Economic Policy Worldwide Must Focus on Growth
Axilrod, Stephen H., American Banker
The main economic task at present for the policy authorities around the industrialized world is to encourage economic growth. Of course, the issue is not so clear-cut for all countries.
Inflation remains a problem in some countries - such as Germany - even while growth is lagging. But in Japan and the United States it has been contained and is more a potential problem than a present danger.
Current political and social turmoil makes a greater tilt toward pro-growth policies in the Group of Seven countries more urgent. The traumas of Eastern Europe cannot be constructively resolved without the underpinning and example of economic dynamism in Western Europe, as well as in the U.S. and Japan.
And the social unrest in Western Europe itself - not to mention the U.S. - is at least partly intensified by a shortage of jobs and economic resources that would be alleviated by pro-growth policies.
Yield curves in credit markets very clearly suggest the degree to which leading industrialized countries are or are not encouraging growth. In Europe, yield curves remain downward sloping (short-term interest rates higher than longer-term rates). This indicates tight monetary policies and market expectations of economic weakness.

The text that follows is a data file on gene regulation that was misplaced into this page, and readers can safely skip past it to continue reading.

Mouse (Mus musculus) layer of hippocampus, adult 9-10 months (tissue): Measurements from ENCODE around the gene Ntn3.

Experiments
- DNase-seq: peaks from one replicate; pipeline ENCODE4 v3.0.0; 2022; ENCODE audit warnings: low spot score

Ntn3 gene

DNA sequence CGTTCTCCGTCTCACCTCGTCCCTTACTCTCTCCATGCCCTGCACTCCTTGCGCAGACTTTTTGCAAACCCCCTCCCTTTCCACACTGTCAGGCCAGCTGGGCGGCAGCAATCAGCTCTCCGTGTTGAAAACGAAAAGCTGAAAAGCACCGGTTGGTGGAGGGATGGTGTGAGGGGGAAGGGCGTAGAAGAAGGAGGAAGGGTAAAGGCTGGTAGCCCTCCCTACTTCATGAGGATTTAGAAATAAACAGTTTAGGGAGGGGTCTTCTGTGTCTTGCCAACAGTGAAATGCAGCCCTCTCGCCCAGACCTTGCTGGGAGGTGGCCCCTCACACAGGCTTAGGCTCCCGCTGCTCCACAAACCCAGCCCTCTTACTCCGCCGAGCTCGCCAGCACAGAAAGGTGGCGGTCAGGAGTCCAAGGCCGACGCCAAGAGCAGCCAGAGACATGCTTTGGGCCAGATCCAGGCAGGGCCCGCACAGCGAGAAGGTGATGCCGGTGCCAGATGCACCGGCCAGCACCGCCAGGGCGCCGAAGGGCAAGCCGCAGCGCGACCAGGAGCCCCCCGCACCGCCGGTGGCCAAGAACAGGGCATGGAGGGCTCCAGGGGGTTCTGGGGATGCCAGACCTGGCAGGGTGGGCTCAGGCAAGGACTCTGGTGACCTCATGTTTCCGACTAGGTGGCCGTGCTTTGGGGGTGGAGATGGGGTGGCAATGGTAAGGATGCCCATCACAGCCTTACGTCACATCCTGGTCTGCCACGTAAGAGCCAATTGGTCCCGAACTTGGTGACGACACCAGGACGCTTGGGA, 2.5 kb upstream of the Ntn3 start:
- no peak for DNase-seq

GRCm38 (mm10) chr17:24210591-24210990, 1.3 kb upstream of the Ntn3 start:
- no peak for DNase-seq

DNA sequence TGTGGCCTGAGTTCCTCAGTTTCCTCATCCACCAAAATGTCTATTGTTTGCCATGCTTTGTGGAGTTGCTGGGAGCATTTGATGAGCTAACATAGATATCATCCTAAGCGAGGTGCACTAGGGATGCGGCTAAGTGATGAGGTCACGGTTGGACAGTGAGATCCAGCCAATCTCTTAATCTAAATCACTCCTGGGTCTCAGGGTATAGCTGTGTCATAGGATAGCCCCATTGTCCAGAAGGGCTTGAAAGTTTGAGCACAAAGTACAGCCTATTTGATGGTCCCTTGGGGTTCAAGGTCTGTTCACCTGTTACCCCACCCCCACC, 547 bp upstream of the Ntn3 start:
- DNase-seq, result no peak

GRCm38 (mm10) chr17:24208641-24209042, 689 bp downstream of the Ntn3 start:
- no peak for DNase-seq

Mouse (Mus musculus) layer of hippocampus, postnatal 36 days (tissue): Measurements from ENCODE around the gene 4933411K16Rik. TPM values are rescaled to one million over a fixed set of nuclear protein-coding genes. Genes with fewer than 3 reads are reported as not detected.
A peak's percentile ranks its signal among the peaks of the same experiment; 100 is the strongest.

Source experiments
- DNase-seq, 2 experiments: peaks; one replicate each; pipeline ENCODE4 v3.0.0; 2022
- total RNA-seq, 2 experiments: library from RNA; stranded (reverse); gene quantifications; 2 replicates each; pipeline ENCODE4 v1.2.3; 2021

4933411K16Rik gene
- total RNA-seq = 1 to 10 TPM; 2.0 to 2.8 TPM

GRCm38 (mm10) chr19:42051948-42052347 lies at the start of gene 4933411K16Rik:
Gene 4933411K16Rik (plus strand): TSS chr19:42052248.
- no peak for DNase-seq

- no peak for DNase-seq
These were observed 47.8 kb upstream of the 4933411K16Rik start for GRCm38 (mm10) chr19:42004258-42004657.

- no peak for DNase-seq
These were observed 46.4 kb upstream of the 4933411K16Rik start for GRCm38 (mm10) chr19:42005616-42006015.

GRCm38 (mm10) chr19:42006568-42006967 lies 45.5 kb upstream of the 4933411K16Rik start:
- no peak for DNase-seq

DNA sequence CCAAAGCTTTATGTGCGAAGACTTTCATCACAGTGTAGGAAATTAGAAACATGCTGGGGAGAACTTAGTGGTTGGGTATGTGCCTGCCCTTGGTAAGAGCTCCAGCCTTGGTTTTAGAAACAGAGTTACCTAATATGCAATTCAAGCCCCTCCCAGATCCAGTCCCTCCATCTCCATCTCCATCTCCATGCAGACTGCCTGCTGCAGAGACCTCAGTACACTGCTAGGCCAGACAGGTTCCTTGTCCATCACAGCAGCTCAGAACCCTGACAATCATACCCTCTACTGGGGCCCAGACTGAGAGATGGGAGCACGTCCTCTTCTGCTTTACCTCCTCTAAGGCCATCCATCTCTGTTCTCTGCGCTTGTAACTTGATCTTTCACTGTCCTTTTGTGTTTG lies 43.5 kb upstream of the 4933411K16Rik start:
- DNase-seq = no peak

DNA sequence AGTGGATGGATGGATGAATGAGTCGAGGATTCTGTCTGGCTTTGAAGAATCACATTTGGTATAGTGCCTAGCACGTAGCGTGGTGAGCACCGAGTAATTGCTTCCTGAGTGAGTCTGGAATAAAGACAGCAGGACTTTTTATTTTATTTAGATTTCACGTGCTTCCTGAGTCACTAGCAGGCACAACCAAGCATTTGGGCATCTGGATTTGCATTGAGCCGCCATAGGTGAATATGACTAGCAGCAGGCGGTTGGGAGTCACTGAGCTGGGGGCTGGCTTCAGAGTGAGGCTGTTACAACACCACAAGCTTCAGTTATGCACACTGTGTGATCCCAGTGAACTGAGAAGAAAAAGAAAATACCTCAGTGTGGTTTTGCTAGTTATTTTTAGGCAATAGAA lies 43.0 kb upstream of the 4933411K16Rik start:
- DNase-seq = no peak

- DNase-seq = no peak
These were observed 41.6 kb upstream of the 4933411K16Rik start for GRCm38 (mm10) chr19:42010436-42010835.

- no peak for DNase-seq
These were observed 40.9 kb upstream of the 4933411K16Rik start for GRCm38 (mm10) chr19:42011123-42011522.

In Japan, the recent easing of monetary policy has finally produced an upward-sloping yield curve. But the slope is by no means steep enough to make one feel sure that an acceleration of growth is on the horizon.
Of the major industrial nations, only in the U.S. has a yield curve so steep that one can conclude that the monetary authorities have definitively tilted toward encouraging growth. The aggressiveness of U.S. monetary policy is confirmed by the very rapid growth over the past six months in the money supply narrowly defined (M1), which is the aggregate most closely related to the provision of bank reserves by the Fed.
Nonetheless, there is still a question of whether U.S. policy is aggressive enough. The Fed's fabored monetary target (the broad money measure M2) has been growing relatively slowly in the bottom half of its targeted range.
This suggests some combination of sluggish loan demand and conservative lending policies is still afflicting the economy. …